Every one knows that judicious manner and charms of style have rendered Hume’s history [of England] the manual of every student. I remember well the enthusiasm with which I devoured it when young, and the length of time, the research and reflection which were necessary to eradicate the poison it had instilled in my mind… It is this book which has undermined the free principles of the English government, has persuaded readers of all classes that these were usurpations on the legitimate and salutary rights of the crown and have spread universal toryism over the land.
After reading this article, I decided that I had to try a Picpoul de Pinet, which luckily I found a pleasantly inexpensive one at the best little liquor store in Washington, DC (Schneider’s of Capitol Hill, if you must know). Crisp, with lots of minerality, it surprisingly satisfied both me and my better half, who have famously different tastes that make it almost impossible for us to share a bottle.
I have rejected looking to Camus’ The Plague for insight into… well, into this current plague.
But is just occurred to me, that there is an insight into Trump, or rather, into Trumpism, by which I am referring to the darker parts of the human soul. The fearful parts.
And the final lines of The Plague came to me:
He knew what those jubilant crowds did not know but could have learned from books: that the plague bacillus never dies or disappears for good; that it can lie dormant for years and years in furniture and linen-chests; that it bides its time in bedrooms, cellars, trunks, and bookshelves; and that perhaps the day would come when, for the bane and the enlightening of men, it would rouse up its rats again and send them forth to die in a happy city.
Thomas Jefferson has often been accused of dissembling in his political life. Two letters, in particular, that I came across while reading my Modern Library edition of The Life and Selected Writings of Jefferson drove that home. Both, not coincidentally, written to John Adams, his great political rival in post-Articles America.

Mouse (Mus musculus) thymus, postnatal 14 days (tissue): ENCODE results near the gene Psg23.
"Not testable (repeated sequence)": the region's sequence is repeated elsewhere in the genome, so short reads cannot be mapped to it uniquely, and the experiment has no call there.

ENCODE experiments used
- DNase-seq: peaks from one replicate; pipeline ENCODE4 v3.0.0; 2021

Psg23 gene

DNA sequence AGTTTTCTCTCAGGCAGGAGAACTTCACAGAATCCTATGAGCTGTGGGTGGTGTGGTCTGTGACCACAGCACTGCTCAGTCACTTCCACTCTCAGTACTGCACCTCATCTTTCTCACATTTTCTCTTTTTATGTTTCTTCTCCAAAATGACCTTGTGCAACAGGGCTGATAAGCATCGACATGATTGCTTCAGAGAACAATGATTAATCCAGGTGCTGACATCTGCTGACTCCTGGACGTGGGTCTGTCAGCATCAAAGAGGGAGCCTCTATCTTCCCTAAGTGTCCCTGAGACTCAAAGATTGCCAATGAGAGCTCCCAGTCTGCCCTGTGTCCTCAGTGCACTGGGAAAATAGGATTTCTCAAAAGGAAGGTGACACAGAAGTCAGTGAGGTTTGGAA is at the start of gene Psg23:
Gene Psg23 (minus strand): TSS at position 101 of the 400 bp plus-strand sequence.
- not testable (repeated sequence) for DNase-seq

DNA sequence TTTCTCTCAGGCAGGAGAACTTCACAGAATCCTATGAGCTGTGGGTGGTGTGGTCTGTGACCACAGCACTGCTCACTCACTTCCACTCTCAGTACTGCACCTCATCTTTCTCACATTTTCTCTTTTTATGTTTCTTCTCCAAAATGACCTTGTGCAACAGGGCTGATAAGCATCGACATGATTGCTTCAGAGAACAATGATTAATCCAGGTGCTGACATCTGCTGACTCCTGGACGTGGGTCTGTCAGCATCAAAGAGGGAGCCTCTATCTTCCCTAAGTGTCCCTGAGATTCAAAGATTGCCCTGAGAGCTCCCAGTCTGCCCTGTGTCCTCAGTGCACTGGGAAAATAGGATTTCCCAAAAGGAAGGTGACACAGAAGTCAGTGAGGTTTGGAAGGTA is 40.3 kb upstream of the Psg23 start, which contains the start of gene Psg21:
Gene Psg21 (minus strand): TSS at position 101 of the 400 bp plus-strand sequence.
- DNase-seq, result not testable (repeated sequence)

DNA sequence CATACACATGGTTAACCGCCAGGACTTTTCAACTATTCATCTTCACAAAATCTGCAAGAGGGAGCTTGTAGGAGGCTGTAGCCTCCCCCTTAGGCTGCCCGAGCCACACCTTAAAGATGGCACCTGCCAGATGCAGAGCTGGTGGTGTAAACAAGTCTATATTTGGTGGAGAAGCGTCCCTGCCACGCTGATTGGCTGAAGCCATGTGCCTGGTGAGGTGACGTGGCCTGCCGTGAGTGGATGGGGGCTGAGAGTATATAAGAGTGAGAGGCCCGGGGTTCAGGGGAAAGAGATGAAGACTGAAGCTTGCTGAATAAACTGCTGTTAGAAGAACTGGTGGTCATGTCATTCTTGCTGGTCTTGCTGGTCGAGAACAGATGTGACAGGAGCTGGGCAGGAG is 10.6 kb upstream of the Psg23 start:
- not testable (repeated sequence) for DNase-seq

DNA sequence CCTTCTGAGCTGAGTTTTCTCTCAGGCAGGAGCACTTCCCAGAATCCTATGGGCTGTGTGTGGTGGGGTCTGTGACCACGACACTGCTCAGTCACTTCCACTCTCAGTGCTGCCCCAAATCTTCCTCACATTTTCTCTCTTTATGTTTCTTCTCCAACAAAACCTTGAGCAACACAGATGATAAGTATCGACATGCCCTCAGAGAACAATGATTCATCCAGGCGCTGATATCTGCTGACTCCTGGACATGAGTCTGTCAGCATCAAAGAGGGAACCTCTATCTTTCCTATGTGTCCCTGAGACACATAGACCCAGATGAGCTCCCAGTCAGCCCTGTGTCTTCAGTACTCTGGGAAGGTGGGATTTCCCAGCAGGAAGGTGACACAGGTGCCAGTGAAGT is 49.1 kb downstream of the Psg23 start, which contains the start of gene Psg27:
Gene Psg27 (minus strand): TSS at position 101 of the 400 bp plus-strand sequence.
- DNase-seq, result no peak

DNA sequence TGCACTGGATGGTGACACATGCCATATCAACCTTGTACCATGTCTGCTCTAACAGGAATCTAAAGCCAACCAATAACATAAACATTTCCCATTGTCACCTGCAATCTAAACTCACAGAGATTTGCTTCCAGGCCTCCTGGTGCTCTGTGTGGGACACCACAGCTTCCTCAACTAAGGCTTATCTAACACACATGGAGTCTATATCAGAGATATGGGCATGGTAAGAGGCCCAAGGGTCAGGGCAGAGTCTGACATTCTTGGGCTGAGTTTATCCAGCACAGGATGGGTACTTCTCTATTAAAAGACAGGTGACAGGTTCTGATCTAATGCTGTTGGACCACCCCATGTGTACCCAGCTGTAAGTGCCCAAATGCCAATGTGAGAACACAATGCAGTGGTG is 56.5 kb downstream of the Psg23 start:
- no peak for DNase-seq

The first is Jefferson proclaiming a certain innocence in the controversy over his private correspondence praising Paine’s Rights of Man, praise which pointedly criticized the (comparatively) Anglophilicism of the Federalists and their political stances. While certainly true that he did not intend it to become public, much less published as a sort of introduction to the work, he writes as if nothing he said was not an implied attack on Adams.
Later, in the aftermath of what passed for presidential campaign in those days (the 1796 election), he protests too much to his (former, future) friend, writing:
In the retired canton where I am, I learn little of what is passing: pamphlets I never see: newspapers but few; and the fewer the happier.
Even the use of the pointedly pastoral term ‘canton’ (a word I can’t remember him using and a search using the tools of the National Archives reveals that, when used, it mostly used to refer to places in Europe, like the Swiss cantons or places or things actually named ‘Canton’) seems too… too much. After all, Jefferson did engage his supporters in a media war (using newspapers and pamphlets) on his behalf during the election. His failure to say something as simple as, it was a hard fought election and while we have our strong political differences, I remain your friend and admirer. Instead, he says he wasn’t paying attention and later says that he always assumed that Adams would end up the victor. Finally, he says:
No one then will congratulate you with purer disinterestedness than myself…
Gore Vidal’s portrayal of the third President as a conflict adverse, sneaky political operator seems apt. Jefferson later wrote to his friend James Madison, complaining that he despaired of convincing Adams of the truth of his professed sentiments. I’m not sure I would have trusted them either.